Ever wondered how many bums live in Los Angeles County? (That is, if the number's changed since 2009, when the Los Angeles Homeless Service Authority last released its biennial count. At that time, the total was about 48,000, with only one-third living under some type of roof. Making ours, just FYI, the largest homeless population in the nation. Even the San Francisco Chronicle is impressed.)
But what was going to be a noble, photo-oppy start off the blocks in the San Gabriel Valley and East L.A. tonight was somewhat rained upon this morning when law enforcement officers discovered the lifeless body of a male transient in the center of town.
The Clara Foltz Shortridge Criminal Courts Building, on whose patio the man was found...
... while officers shooed away other transients, won't be combed by volunteer counters until Thursday night. But as of right now: One down, 47,999 to go. Or, we hope, less than that this year, although all this jobless recession crap probably hasn't done the situation too much good.
City News Service details the grueling county alt-census:
Volunteers will count the homeless on streets and at hospitals, jails and foster care and mental health facilities, along with places not intended for people to live, such as cars, parks, sidewalks and abandoned buildings, according to Michael Arnold, executive director of the Los Angeles Homeless Service Authority.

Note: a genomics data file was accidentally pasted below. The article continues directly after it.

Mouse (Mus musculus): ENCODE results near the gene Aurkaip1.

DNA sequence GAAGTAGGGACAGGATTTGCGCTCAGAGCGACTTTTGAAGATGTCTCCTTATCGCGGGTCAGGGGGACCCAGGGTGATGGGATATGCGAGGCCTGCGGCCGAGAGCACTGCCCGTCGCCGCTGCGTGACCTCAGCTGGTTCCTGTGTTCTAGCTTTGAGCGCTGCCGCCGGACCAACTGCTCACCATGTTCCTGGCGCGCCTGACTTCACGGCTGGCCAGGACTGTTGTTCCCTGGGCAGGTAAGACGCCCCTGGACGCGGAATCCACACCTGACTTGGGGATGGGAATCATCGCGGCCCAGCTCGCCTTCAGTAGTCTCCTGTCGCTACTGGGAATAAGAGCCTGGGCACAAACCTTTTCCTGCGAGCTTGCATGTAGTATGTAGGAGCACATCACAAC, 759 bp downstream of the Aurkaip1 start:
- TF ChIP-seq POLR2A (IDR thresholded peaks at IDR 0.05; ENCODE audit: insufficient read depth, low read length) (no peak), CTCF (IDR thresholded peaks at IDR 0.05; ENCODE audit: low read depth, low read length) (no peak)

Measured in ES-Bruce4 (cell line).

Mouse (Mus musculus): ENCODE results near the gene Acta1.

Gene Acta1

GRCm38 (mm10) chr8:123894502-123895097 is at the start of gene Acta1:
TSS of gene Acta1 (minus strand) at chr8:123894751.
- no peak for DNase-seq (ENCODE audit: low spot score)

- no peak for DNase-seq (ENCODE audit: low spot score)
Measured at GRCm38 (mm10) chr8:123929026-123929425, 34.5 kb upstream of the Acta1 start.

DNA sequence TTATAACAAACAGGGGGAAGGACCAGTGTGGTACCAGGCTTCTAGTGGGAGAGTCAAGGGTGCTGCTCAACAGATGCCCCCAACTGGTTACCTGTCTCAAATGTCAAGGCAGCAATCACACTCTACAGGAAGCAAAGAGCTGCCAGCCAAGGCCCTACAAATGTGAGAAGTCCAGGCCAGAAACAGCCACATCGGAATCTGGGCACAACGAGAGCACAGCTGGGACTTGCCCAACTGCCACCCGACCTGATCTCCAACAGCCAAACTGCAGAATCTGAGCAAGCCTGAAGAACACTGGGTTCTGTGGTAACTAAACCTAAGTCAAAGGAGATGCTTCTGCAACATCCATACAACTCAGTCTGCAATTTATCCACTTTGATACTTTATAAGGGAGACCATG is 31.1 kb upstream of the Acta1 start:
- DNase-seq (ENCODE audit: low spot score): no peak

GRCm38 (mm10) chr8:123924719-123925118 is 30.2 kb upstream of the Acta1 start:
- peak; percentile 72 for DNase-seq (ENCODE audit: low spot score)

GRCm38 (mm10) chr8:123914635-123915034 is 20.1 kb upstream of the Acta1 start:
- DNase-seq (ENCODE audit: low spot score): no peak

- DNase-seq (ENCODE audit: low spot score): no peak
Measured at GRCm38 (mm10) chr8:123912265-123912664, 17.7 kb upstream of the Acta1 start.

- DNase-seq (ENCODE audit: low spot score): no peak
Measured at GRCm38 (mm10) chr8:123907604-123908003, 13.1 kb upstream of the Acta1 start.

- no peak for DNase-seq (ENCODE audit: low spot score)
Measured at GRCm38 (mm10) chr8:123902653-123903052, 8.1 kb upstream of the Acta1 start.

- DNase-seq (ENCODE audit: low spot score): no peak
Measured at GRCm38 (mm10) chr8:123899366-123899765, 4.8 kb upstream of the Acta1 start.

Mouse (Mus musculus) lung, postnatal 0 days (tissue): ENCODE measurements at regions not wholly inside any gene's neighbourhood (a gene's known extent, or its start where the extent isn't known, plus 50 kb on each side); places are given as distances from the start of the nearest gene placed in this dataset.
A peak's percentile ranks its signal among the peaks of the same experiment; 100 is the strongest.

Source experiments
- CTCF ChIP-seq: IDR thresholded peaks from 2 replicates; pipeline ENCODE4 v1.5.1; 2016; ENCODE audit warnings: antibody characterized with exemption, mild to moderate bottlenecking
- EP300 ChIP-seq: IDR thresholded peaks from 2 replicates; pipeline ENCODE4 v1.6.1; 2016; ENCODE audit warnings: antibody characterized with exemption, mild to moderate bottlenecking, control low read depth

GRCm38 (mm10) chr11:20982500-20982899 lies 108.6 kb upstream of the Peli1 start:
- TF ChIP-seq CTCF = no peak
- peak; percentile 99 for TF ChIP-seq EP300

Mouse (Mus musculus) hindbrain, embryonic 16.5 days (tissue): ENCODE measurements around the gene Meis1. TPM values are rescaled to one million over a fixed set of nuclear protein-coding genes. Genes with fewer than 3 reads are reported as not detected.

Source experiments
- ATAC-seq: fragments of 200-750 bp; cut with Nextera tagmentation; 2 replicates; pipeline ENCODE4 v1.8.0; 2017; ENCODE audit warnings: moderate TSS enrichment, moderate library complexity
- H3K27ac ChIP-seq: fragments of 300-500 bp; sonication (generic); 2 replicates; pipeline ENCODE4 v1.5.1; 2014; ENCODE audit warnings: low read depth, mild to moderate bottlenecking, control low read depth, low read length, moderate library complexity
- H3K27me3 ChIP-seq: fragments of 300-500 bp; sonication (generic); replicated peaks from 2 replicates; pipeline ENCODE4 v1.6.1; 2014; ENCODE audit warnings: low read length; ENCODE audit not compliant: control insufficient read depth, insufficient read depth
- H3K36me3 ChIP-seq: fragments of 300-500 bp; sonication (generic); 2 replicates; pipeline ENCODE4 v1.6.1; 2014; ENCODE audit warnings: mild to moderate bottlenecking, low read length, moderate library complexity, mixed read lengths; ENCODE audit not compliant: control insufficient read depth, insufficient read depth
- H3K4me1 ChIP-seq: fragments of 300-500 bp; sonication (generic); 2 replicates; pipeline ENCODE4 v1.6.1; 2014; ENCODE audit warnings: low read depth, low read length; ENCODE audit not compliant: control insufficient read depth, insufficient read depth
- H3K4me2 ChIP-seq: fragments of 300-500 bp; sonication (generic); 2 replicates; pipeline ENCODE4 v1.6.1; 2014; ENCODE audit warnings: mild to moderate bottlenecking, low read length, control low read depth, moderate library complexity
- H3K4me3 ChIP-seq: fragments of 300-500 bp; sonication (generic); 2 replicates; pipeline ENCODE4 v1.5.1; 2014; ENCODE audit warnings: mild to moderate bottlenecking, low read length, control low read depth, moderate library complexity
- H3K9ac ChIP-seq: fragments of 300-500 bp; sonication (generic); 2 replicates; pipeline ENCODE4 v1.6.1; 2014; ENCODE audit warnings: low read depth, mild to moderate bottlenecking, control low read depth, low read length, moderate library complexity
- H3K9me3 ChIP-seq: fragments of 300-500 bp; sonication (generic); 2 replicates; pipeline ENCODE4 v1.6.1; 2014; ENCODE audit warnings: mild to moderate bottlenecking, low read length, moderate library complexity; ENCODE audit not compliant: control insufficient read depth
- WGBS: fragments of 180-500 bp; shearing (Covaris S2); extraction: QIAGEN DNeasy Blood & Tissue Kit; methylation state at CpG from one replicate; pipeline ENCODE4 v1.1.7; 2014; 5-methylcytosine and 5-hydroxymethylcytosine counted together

And Encino Patch wants you to volunteer alongside the 4,000 other charitable souls needed to complete the project -- including the likes of L.A. Mayor Antonio Villaraigosa, County Supervisor Zev Yaroslavsky and various goldenhearted City Councilmembers. (The Venice branch of Patch has also been known to get its hands dirty in matters of curbside-livin'.)
Not to worry if you don't really know about that kind of thing:
Before leaving on their rounds, volunteers will be trained to recognize people who are homeless or recognize cars and vans that are housing homeless people.
"You go out in groups, and are usually in a vehicle, so you're safe," Martinez said. She also pointed out that people could volunteer with their friends and family, to make it a bonding experience.
How did we know Patch was into bonding? Of course, the San Fernando Valley hosts about one-fifth of the bums as downtown L.A., but we're glad they're feeling helpful. Here's the breakdown from last year:
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Volunteers will rake through West L.A. and the South Bay on Wednesday night, the Antelope Valley on Thursday morning and a grand final sweep of the San Fernando Valley, Santa Clarita Valley, downtown L.A. and South L.A. on Thursday night.
"The count is just the first step in my eyes to getting to the real goal of moving people into permanent housing,'' Arnold told City News Service.
Stay tuned for the final 2011 count.
R.I.P. John Doe.